Consider the kind of chemical warfare we’re waging on these creatures, upon whom we depend for so much of our food, and who enrich our environment with countless wildflowers and other beauty… even if they did not, they still deserve a life worth living! Think for a second about the effects of the nerve toxins with which we’ve contaminated their food sources: not immediate death, but trembling, convulsions, confusion, and vomiting, leading to irritability, aggressiveness, and inability to find their way back home to the hive. Imagine what it’s like to go through this kind of slow death, spreading throughout a colony. Consider the loss of native habitat, and our bee friends flying and flying for miles for food, only to land on contaminated food in a virtual bee desert.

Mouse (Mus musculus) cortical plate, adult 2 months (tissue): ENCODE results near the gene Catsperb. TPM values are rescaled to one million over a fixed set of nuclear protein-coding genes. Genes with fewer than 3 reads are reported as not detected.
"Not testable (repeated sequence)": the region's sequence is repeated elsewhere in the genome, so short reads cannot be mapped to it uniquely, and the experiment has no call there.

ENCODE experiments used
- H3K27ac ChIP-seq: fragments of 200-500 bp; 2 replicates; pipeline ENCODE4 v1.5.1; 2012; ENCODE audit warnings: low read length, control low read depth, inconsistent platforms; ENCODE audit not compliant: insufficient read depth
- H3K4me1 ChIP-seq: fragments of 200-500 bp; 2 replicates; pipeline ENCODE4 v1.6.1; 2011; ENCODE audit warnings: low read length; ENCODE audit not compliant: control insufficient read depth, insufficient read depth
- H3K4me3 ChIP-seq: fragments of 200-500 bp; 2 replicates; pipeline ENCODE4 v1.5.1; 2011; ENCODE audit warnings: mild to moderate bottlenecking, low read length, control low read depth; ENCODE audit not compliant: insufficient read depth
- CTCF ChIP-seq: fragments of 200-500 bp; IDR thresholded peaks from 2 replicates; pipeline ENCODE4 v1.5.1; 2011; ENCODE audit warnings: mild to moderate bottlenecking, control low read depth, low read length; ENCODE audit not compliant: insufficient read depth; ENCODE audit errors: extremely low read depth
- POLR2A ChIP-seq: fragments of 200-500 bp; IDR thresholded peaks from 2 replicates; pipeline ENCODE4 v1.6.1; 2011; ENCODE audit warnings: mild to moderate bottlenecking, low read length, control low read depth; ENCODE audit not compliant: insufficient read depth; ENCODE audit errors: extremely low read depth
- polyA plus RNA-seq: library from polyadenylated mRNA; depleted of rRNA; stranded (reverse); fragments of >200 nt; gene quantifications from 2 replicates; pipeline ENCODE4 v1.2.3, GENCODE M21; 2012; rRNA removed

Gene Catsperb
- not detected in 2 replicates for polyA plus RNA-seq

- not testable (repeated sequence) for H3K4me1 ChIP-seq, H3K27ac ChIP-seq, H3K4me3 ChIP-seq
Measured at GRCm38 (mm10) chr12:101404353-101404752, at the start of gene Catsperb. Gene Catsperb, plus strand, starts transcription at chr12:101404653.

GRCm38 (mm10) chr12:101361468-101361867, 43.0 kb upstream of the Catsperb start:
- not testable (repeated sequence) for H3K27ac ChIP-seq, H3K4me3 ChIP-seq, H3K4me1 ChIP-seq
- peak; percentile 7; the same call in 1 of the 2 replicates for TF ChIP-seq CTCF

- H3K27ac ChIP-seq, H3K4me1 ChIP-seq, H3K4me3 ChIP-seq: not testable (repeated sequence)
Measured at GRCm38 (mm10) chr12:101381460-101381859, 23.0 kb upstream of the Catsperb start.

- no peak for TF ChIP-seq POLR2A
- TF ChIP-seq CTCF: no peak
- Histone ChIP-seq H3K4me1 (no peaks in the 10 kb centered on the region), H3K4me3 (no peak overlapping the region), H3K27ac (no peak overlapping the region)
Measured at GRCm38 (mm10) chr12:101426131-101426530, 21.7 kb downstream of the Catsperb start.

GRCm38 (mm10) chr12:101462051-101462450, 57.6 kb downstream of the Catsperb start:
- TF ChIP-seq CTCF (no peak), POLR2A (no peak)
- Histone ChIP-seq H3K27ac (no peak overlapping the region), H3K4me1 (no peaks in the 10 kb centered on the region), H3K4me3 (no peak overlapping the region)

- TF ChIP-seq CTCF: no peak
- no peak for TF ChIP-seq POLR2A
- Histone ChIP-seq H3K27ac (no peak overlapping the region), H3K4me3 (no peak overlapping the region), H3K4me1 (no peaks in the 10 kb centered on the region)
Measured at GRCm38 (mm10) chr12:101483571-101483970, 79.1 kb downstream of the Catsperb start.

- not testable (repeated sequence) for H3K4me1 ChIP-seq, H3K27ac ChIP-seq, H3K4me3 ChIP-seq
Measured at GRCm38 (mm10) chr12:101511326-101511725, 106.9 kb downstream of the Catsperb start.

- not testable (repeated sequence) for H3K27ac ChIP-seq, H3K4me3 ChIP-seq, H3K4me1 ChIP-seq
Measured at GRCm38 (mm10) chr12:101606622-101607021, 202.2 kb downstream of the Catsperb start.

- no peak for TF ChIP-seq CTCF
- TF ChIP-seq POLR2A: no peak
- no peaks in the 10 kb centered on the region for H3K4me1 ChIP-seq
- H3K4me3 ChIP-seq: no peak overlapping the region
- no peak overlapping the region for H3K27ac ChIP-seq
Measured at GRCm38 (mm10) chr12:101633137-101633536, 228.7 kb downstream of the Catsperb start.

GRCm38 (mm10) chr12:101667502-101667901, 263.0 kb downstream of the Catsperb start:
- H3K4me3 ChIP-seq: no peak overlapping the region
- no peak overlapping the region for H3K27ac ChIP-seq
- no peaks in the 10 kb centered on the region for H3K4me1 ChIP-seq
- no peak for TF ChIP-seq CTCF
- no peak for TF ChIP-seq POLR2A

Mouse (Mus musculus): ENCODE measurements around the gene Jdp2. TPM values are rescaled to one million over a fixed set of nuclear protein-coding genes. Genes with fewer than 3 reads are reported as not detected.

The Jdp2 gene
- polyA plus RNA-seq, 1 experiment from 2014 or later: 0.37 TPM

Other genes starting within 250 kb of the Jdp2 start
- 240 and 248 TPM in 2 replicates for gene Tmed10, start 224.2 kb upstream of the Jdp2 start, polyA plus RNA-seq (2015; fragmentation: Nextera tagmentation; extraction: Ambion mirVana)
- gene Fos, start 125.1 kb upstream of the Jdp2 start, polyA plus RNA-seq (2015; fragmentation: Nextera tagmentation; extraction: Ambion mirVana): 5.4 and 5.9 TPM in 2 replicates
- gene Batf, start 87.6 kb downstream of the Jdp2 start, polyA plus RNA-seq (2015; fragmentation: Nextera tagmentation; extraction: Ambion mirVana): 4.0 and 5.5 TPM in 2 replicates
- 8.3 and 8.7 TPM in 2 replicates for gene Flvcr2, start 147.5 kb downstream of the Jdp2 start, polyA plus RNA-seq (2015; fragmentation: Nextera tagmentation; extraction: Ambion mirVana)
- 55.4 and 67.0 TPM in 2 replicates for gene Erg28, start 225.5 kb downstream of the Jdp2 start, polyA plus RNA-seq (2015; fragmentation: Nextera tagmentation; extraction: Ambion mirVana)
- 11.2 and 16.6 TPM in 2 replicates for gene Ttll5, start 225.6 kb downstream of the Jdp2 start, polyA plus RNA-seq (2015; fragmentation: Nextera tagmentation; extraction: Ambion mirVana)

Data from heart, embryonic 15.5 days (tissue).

This is the sort of thing we wouldn’t stand for affecting human populations (at least in principle, though sadly not in reality, as we’ve contaminated our own food supply, and have yet to witness the full consquences on the upcoming generation). Here we are, as a race, purposefully spreading these toxins to our intelligent, gentle bee partners who pollinate one third of the global food supply… for what reason? Profit and short-term gain of a few corporations, with government agencies (including the EPA) in their pockets.
More recent research on bees and other insects has shown they display capacities for emotions and even for empathy. This is something I’ve thought for years (from hours spent observing them), but it’s nice to see confirmation from peer-reviewed research. And it means it’s even more important to consider our actions towards bees, from an ethical standpoint.
Posted November 30th, 2013 • Updated • By Elise Fog